The comparative insensibility to, or receptiveness of, phenomena of this kind, which divides human beings into "matter-of-fact" people and into the class from which spiritualistic "mediums" emerge, is illustrated here by Mr. Swifte's statement that, although he and his wife distinctly saw this uncanny shape, neither his sister-in-law nor his son beheld it.

Scepticism met Mr. Swifte at every turn when he told his story next morning, and the chaplain put it to him, "if one person might not have his natural senses deceived? And if one, why might not two?" A very dangerous argument for a minister of religion, dealing professionally with the supernatural (which is the basis of religion), to indulge in; and Mr. Swifte very pertinently answered, "If two, why not two thousand?"—an argument which would reduce history, secular or sacred, to a fable.

"Our chaplain," he continued, "suggested the possibilities of some foolery having been intromitted at my windows, and proposed the visit of a scientific friend, who minutely inspected the parlour, and made the closest investigation, but could not in any way solve the mystery." He suggested that if he were allowed to bring his scientific apparatus and place it upon the table, or if he could plant it on the walls near the window, and have the curtains raised, he could produce a similar illusion; but he did not undertake to reproduce it under the conditions which accompanied its original appearance, nor did he go so far as to explain how an illusion could produce the physical sensation of seizing one by the shoulder.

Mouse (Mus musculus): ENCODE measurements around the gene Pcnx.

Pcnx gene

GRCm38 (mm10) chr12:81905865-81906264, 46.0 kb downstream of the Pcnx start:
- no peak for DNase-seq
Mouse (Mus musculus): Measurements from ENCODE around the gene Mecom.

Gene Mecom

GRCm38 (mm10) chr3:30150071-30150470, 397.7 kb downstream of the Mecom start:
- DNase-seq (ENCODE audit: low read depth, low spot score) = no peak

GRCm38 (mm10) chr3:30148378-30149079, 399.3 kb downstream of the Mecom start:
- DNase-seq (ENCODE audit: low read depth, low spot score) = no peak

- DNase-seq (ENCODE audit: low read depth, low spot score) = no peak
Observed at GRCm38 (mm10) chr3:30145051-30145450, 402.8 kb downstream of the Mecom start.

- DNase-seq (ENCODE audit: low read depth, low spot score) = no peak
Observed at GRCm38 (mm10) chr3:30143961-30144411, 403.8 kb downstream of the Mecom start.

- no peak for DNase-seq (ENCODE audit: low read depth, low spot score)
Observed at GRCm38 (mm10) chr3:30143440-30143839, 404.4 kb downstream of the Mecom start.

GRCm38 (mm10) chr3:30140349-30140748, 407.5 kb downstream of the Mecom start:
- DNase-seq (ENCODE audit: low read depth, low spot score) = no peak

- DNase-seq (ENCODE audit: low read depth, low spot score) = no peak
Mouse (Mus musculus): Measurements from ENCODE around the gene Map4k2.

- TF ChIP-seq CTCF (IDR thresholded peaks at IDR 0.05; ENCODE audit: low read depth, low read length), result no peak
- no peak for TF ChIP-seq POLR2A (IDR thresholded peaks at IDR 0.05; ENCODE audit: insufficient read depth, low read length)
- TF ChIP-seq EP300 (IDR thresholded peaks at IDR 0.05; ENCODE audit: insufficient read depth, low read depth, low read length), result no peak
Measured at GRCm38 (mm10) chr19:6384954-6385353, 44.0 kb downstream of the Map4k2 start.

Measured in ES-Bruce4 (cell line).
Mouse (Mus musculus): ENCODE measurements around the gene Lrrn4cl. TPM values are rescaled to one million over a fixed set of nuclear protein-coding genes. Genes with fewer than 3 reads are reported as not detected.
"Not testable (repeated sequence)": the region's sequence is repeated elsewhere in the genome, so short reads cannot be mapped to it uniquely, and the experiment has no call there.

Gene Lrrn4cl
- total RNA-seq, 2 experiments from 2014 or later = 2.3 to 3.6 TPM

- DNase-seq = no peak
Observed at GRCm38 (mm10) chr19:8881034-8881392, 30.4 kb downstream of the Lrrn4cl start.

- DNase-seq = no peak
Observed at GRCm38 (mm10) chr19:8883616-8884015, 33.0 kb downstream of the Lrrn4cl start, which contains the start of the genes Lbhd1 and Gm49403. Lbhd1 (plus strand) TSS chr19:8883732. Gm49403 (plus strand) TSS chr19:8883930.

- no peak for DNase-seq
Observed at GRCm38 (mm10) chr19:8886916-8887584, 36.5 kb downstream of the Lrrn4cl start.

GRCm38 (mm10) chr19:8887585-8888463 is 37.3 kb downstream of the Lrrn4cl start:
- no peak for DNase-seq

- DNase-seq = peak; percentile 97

It was true, as Mr. Swifte candidly remarks, that, a few days before, some young ladies residing in the Tower had been producing apparitions, but no one ever explained how it could be possible for them to introduce anything of the kind into the room where this extraordinary occurrence took place; and the mystery remained a mystery.

Mr. Swifte further recounts the story of a singular incident that took place a few days after his own terrible experience. "One of the night sentries at the Jewel Office, a man who was in perfect health and spirits, and was singing and whistling up to the moment of the occurrence, was alarmed by a figure like a huge bear issuing from under the Jewel Room door. He thrust at it with his bayonet, which stuck in the door, even as my chair had dinted the wainscot; he dropped in a fit, and was carried senseless to the guardroom.

"When on the morrow I saw the unfortunate soldier in the main guard-room, his fellow-sentinel was also there, and testified to having seen him at his post just before the alarm, awake and alert, and had even spoken to him. I saw the unfortunate man again on the following day, but changed beyond my recognition; in another day or two, the brave and steady soldier, who would have mounted a breach, or led a forlorn hope FRIGHTENED TO DEATH with unshaken nerves, died—at the presence of a shadow."

The soldier was buried some days later, with due military honours, in the long-since-abolished churchyard of St. Katharine's-by-the-Tower.

See also The Paranormal and Supernatural - 400 Books on DVDrom